Thursday, November 6, 2008

Dans tes Bras

In an essay about perfume and the impossibility of the practical, let alone exhaustive, classification of scent, musician Brian Eno wrote:

"You don't have to dabble for very long to begin to realize that the world of smell has no reliable maps, no single language, no comprehensible metaphorical structure within which we might comprehend it and navigate our way around it. It seems to compare poorly, for example, with the world of sight. If we want to think about color, we can use words like hue and brightness and saturation. We can visualize a particular slightly milky green, imagine where it falls on a spectrum chart, look at its neighbors and complimentaries, and then finally say that it is, say, 'eau de nil' or 'pale turquoise' or 'jade'... But the best we seem to be able to do with smells is to evoke comparisons."

That isn't altogether true. Knowing that aldehydes play a big part in Chanel No. 5 can go far toward a description of the fragrance, especially if you understand to some degree how aldehydes function. Knowing you like or dislike Chanel No. 5 can assist you in an effort to find, or avoid, more of its kind. It saves you time, telling you not to bother with Arpege or Ivoire or White Shoulders. It helps you refine your impressions. After a process of elimination, you might discover that what at first seemed to be an aversion to jasmine is actually an instinctive dislike of those dread aldehydes.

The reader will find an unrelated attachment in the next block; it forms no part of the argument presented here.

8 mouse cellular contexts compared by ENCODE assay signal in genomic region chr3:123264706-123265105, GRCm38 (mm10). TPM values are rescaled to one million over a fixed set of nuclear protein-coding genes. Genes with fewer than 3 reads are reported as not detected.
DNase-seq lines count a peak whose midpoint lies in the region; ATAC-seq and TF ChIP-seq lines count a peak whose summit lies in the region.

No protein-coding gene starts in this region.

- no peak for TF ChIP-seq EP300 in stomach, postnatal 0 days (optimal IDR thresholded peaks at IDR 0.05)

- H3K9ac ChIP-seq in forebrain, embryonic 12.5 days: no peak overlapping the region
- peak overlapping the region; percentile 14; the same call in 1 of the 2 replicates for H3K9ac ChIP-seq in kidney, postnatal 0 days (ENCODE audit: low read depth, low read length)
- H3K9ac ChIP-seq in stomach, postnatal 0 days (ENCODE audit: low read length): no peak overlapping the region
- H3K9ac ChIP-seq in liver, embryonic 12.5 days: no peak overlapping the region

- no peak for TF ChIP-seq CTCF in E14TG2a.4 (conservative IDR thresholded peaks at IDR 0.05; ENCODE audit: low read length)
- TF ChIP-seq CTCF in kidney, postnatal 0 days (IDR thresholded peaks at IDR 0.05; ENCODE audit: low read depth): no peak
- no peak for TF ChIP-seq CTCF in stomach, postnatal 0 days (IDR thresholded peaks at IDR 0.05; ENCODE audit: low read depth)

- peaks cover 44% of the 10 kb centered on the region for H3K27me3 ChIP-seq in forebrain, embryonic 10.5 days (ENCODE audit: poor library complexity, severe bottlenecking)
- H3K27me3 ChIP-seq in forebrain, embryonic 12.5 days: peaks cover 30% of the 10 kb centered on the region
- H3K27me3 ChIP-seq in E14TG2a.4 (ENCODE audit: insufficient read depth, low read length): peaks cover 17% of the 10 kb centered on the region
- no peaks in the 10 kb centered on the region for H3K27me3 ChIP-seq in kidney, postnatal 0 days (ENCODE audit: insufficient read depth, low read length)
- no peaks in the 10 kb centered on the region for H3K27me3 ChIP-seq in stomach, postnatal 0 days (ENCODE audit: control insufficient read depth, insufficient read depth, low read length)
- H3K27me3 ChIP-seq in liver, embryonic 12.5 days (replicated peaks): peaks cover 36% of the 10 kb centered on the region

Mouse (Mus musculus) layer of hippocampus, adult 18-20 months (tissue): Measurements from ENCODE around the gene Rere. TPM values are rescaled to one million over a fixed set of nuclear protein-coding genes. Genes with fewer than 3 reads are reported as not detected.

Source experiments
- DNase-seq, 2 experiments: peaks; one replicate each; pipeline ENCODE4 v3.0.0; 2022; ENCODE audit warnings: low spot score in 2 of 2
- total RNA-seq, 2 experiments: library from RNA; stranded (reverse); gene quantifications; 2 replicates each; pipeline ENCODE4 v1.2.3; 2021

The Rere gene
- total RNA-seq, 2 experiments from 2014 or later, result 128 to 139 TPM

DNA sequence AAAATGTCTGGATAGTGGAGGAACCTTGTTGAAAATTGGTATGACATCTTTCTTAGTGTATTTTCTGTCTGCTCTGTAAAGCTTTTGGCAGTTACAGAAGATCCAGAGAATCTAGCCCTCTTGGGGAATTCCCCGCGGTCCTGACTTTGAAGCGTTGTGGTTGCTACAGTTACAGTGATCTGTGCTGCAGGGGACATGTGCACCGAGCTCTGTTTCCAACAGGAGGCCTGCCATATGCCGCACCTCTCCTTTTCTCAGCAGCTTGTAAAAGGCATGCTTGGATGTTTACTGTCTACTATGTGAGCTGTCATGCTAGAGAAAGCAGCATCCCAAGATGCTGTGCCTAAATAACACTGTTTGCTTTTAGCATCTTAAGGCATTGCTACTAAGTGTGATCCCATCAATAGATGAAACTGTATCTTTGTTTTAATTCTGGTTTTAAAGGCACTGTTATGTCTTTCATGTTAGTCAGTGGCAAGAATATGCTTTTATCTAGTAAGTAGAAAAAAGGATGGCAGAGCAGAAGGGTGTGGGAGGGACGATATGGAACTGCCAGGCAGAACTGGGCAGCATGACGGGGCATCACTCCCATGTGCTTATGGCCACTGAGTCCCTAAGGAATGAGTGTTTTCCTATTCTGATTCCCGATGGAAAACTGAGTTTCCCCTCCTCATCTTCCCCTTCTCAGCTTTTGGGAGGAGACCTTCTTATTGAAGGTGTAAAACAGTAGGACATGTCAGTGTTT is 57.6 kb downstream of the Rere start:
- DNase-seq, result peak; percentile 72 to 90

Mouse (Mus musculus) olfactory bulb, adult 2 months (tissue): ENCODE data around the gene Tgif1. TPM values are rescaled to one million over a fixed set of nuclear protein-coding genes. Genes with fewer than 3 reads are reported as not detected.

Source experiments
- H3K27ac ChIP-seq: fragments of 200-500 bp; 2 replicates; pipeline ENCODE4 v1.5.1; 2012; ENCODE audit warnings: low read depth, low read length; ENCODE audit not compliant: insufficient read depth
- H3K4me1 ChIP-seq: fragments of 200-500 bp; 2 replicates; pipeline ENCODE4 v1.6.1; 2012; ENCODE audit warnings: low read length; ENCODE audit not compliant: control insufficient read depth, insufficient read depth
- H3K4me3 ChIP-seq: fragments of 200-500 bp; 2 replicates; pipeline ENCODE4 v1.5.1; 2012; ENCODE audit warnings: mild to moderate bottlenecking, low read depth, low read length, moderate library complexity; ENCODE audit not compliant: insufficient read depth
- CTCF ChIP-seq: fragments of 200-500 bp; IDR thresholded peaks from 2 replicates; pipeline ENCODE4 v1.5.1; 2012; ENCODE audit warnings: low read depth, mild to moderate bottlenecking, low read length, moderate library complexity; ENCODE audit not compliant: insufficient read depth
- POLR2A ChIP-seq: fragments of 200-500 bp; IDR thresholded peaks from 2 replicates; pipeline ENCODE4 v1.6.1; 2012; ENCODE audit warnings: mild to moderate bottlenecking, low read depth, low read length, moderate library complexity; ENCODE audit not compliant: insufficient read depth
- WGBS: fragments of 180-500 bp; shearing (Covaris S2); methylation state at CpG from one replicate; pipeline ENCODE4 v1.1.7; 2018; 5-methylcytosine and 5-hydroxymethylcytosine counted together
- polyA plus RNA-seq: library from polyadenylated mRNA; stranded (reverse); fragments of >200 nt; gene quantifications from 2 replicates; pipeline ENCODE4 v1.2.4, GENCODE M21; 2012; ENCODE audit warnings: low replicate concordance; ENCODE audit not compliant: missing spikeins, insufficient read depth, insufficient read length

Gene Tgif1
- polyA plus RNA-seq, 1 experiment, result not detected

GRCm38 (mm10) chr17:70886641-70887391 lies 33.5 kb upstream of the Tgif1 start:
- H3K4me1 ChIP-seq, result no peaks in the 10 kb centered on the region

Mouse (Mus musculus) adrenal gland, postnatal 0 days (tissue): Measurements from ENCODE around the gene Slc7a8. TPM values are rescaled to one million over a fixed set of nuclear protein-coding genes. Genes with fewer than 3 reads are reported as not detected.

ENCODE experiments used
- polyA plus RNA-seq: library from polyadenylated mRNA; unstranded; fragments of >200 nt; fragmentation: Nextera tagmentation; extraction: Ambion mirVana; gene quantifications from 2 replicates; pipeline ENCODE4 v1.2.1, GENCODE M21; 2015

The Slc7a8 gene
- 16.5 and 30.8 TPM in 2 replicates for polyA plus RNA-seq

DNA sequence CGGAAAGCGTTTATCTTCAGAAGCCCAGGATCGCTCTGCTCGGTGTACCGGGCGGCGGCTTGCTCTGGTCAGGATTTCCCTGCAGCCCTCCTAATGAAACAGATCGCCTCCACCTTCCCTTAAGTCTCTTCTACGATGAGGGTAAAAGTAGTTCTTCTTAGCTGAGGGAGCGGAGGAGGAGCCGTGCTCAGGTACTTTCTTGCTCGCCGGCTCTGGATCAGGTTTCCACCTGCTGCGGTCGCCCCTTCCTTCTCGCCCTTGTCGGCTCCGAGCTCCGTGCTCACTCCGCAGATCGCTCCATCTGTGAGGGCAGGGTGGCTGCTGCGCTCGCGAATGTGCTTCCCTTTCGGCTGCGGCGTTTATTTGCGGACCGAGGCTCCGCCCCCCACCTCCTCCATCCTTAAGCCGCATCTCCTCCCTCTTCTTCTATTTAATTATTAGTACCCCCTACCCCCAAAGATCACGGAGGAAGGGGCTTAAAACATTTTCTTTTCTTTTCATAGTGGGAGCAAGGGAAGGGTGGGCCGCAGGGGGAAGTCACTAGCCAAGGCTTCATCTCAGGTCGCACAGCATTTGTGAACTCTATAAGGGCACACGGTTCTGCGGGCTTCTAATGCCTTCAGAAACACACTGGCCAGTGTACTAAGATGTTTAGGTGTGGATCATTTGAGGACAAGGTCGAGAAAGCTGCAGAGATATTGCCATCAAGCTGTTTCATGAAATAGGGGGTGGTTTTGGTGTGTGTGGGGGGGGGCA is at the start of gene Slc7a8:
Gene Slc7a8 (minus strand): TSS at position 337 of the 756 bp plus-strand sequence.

Besides, even when it comes to color, classification only goes so far. Many people see 'robin's egg' blue where you see 'turquoise', even after the name at the bottom of the paint chip says otherwise. You might both be wrong. People not only classify colors differently, they see them uniquely at times, so that the color chart at Home Depot is to some extent a middle ground rather than a bottom line.

But Eno has a point, one which instantly makes sense to those of us who have been talking about perfume for any length of time. I say talking because that's where the problems come in. If I'm simply enjoying perfume privately, the need for absolutes and exhaustive descriptions diminish. I can go off in my head, burrow into my imagination, engaging in a free-form, diffuse appreciation of something which I experience beyond words. It's when I love a perfume, or hate it, or am even ambivalent about it--when I feel anything at all about a perfume--and want to share it or express it, that the lack of vocabulary becomes a handicap. How many times can I use the word piquancy? How many perfumes can possibly be described as transparent before that term ceases to signify anything but a writer's way with words? As Eno says, ultimately "coriander is the name for a fuzzy, not very defined space in the whole of our smell experience."

So how do I tell you what I think of Dans tes Bras, and why?

I can tell you the buzz words, one of which is violet. I can mention woody, which narrows it down even further, steering the conversation away from an immediate association you might have made between violet and the caloric sweetness of mass market fragrances bearing that name. I can make comparisons. Several people have noted a fungal aspect to Dans tes Bras, resembling damp mushrooms. I could compare it to the slightly caustic aroma of wet paint.